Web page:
There was no evidence that the recording was actually altered — rather, Hailstone's expert believed that, most likely, the pause button was activated during the eleven seconds. Thus, it seems highly unlikely that an eleven-second pause that occurred long after the altercation at issue would have changed the outcome of the trial. We therefore conclude that the superior court did not err when it denied the motion for a new trial.
Id. (noting that a motion for new trial based on newly discovered evidence must show inter alia, that this evidence "would probably produce an acquittal").
The superior court did not err when it admitted Hailstone's December 15 email
Hailstone's final claim is that the superior court erred when it admitted Hailstone's December 15 email to the Department of Public Safety. Hailstone argues that this email was not relevant for any non-propensity reason. In the alternative, he argues that the court's failure to conduct a balancing test under Alaska Evidence Rule 403 was reversible error because whatever relevance the email possessed was outweighed by its potential for unfair prejudice. Hailstone also contends that the prosecutor misused this evidence during the State's closing argument to the jury by relying on it to suggest that Hailstone was dishonest. (As we have already noted, the State did not charge Hailstone with a separate count of providing false information based on this email.)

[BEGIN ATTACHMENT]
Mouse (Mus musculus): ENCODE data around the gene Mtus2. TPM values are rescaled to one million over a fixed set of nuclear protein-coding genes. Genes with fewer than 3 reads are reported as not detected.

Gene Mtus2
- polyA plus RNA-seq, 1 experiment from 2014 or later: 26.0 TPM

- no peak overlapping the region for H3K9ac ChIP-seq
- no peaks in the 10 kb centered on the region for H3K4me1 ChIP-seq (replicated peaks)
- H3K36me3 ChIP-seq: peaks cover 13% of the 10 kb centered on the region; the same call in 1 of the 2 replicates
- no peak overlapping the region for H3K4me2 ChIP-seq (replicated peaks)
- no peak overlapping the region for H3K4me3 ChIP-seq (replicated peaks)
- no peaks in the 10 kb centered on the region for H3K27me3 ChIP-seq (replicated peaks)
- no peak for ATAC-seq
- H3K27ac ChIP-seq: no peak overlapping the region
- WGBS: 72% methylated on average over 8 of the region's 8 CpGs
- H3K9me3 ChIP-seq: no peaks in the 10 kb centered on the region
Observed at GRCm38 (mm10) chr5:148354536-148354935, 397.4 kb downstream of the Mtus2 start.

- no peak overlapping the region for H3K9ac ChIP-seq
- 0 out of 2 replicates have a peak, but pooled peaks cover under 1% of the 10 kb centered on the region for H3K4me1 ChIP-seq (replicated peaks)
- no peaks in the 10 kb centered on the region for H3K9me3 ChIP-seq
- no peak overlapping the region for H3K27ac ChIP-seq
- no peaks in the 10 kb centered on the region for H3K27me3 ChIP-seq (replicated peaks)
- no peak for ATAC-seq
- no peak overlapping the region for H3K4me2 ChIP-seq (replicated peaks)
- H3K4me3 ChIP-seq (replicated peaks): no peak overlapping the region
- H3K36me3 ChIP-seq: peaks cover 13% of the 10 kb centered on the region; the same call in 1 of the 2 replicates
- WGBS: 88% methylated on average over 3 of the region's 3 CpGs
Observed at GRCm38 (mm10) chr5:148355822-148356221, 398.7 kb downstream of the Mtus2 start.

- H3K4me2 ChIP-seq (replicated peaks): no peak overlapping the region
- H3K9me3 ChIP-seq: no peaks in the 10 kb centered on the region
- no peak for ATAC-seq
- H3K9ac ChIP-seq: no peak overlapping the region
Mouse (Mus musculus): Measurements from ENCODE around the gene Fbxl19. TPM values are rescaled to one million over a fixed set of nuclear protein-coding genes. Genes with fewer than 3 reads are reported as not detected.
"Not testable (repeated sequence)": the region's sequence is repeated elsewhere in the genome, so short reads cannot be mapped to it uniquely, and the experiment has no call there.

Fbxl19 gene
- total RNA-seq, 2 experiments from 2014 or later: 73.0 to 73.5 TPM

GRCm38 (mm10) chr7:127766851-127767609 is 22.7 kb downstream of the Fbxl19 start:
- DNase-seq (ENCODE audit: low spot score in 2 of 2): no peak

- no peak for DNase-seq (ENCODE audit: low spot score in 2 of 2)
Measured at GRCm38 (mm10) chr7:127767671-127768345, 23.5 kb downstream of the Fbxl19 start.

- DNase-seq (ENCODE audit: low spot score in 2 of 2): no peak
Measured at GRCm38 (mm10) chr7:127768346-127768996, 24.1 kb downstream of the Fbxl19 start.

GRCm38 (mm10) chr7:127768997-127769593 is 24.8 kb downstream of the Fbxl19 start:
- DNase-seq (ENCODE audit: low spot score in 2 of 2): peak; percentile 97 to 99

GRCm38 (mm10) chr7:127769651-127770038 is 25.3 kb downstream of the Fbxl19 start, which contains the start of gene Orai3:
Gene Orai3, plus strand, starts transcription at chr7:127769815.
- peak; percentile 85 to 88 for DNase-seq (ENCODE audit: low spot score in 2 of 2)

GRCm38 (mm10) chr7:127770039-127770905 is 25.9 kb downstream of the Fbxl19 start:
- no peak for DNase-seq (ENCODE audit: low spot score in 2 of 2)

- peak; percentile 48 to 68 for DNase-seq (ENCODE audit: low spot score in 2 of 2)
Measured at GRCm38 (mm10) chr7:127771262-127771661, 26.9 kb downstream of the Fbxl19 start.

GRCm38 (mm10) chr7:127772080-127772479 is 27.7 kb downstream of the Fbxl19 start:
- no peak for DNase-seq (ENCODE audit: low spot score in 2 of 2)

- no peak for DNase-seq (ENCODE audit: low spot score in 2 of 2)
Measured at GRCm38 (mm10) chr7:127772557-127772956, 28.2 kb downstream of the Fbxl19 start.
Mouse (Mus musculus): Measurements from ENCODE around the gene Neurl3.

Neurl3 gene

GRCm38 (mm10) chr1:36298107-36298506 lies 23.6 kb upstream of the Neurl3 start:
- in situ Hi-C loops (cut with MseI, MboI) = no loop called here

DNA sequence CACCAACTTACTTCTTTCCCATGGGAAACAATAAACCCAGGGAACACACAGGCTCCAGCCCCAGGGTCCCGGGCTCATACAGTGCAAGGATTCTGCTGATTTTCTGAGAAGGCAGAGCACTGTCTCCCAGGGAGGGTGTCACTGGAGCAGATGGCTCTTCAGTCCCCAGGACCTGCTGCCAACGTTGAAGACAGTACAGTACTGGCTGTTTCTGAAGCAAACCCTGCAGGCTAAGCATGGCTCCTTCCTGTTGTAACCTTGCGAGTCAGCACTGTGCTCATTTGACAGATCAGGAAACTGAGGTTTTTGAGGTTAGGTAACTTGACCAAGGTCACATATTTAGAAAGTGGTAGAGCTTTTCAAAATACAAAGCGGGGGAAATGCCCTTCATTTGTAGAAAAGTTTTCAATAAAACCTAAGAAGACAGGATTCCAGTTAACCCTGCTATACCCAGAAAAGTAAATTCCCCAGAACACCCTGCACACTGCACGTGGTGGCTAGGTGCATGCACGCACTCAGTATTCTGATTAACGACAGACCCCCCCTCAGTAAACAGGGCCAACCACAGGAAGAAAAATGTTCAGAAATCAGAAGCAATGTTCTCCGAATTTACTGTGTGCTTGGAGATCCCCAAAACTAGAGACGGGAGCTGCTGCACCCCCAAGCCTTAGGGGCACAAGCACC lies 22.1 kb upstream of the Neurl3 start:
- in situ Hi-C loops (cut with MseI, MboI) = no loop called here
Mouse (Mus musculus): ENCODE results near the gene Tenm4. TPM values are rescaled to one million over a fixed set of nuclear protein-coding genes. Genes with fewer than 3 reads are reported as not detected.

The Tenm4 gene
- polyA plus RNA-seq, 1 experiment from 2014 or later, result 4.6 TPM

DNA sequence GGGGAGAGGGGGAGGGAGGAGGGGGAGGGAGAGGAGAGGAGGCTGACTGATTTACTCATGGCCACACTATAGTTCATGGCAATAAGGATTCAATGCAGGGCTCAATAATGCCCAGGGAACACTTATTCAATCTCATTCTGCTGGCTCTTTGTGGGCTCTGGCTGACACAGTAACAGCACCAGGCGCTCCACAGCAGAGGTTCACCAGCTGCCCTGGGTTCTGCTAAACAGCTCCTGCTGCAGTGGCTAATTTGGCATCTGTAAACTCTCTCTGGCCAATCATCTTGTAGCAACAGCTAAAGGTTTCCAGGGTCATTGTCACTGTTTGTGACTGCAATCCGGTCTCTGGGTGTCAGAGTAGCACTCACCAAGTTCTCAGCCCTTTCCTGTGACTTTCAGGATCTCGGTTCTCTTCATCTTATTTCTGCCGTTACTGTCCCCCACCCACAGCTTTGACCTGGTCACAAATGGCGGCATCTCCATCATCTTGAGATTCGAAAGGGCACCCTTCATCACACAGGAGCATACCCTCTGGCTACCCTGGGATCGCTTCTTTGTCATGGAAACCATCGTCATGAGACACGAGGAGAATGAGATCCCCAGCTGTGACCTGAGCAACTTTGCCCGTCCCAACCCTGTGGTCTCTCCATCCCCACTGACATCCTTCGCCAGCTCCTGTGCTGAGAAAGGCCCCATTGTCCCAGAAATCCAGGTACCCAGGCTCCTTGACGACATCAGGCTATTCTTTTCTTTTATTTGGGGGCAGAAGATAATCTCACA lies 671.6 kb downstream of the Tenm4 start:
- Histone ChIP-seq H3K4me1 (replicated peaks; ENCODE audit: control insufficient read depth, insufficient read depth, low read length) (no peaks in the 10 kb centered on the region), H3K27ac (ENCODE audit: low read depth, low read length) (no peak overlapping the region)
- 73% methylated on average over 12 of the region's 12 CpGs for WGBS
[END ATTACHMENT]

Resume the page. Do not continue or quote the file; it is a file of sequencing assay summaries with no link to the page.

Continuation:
Hailstone's attorney filed a written response to the State's request to admit the email, but he did not claim the evidence was not relevant — nor is it clear from the trial record that he objected to the evidence under Alaska Evidence Rule 404(b)(1). In fact, Hailstone's attorney conceded that the State had a "valid point about admission [of the email] on rebuttal ... [s]hould the defense suggest that Mr. Hailstone accidentally uttered false statements due to emotional distress." Hailstone's attorney also agreed that the email would be admissible if his defense at trial was "that he made an unintentional mistake for any other reason."
When the State, just prior to trial, asked for a ruling on its motion to admit the email, Hailstone did not offer any additional objection. The superior court then ruled that it would allow the State to introduce the email into evidence. (The State did not move to admit the document until later in the trial, and at that time, it was admitted without objection.) In short, the record does not show that Hailstone offered any objection that would require the court to analyze the email under either Rule 403 or Rule 404(b)(1).
Evidence Rule 404(b)(1) provides that "[e]vidence of other crimes, wrongs, or acts is not admissible if the sole purpose for offering the evidence is to prove the character of a person in order to show that the person acted in conformity therewith." But such evidence is "admissible for other purposes, including, but not limited to, proof of motive, opportunity, intent, preparation, plan, knowledge, identity, or absence of mistake or accident." The State moved to offer the email as "evidence of motive, intent, and absence of mistake." Although the court did not expressly address Rule 403, the record shows it did so implicitly.